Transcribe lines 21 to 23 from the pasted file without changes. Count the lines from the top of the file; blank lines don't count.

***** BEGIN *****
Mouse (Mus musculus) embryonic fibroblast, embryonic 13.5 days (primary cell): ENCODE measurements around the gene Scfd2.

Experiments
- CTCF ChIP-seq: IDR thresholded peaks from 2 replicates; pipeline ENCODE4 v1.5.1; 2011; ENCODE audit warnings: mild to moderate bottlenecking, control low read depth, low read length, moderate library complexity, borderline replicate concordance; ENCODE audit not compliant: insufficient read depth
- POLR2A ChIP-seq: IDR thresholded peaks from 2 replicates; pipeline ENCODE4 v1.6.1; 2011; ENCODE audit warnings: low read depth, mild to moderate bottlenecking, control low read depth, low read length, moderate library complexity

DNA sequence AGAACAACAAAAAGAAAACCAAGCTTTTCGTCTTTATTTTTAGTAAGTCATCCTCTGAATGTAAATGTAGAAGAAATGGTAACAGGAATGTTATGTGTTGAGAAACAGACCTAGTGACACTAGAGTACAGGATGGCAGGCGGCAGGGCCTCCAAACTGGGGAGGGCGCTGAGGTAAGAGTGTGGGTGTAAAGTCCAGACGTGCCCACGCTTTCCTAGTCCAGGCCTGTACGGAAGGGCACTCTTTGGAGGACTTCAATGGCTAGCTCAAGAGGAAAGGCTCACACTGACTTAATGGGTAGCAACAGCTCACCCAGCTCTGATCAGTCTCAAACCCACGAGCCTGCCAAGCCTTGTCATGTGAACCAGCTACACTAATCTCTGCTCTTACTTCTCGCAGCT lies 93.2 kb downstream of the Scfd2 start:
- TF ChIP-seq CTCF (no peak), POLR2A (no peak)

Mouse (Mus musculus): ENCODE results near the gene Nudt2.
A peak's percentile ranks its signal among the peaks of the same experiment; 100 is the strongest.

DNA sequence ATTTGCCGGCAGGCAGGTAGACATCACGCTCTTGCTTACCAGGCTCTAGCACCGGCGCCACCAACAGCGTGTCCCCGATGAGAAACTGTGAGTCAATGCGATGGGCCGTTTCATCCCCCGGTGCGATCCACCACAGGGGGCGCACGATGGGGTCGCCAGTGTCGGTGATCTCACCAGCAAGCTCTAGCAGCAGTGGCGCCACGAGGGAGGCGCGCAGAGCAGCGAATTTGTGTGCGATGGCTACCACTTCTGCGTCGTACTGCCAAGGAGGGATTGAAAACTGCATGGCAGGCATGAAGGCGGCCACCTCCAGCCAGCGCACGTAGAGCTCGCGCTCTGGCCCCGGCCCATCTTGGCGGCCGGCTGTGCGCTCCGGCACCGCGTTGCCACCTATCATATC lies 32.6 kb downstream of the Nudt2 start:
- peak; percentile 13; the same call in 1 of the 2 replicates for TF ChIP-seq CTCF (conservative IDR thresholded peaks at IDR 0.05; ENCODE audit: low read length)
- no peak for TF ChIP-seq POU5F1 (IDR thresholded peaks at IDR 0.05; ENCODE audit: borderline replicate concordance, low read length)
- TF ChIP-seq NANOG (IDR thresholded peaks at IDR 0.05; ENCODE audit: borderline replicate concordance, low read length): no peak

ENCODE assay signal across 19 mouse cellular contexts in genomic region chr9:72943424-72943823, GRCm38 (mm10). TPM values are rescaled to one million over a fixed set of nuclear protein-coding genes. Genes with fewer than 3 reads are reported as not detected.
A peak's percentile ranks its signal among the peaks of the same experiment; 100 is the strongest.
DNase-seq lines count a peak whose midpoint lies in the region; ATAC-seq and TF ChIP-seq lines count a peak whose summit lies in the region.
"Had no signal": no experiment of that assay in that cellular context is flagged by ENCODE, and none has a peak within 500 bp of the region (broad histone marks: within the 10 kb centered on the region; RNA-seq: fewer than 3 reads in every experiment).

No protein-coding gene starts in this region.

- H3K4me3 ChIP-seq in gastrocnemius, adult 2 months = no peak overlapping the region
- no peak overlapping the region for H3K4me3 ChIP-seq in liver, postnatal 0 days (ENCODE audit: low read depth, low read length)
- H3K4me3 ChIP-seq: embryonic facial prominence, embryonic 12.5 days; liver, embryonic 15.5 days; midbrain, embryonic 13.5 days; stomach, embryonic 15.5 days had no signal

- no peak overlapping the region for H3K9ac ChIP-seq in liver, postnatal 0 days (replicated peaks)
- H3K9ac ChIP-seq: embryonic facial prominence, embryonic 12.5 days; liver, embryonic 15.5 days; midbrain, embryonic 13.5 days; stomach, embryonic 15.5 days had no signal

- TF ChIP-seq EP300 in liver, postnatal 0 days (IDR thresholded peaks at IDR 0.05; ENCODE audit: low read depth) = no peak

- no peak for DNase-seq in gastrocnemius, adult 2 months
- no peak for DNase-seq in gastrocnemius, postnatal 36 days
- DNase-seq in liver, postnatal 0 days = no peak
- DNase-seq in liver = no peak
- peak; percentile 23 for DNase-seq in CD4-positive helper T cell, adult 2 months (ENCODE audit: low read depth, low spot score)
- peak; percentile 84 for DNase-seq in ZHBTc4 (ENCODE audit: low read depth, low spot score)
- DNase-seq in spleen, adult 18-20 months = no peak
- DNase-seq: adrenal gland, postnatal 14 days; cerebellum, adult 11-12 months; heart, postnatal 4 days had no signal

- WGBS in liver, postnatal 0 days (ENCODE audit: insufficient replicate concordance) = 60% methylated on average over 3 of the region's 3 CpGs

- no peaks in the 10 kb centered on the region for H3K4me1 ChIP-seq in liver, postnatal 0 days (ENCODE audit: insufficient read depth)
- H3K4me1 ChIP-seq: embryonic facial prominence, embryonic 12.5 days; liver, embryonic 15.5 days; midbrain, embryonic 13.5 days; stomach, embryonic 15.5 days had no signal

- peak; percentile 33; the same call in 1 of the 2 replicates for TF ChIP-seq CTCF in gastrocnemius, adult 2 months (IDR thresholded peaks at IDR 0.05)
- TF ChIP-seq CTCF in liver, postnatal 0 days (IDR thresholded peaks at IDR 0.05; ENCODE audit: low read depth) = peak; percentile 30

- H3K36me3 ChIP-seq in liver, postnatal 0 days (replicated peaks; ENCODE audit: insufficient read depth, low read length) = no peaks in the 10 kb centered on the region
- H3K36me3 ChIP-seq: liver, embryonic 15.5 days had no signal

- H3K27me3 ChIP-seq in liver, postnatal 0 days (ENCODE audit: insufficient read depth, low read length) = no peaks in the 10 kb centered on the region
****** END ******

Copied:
- no peak overlapping the region for H3K9ac ChIP-seq in liver, postnatal 0 days (replicated peaks)
- H3K9ac ChIP-seq: embryonic facial prominence, embryonic 12.5 days; liver, embryonic 15.5 days; midbrain, embryonic 13.5 days; stomach, embryonic 15.5 days had no signal

- TF ChIP-seq EP300 in liver, postnatal 0 days (IDR thresholded peaks at IDR 0.05; ENCODE audit: low read depth) = no peak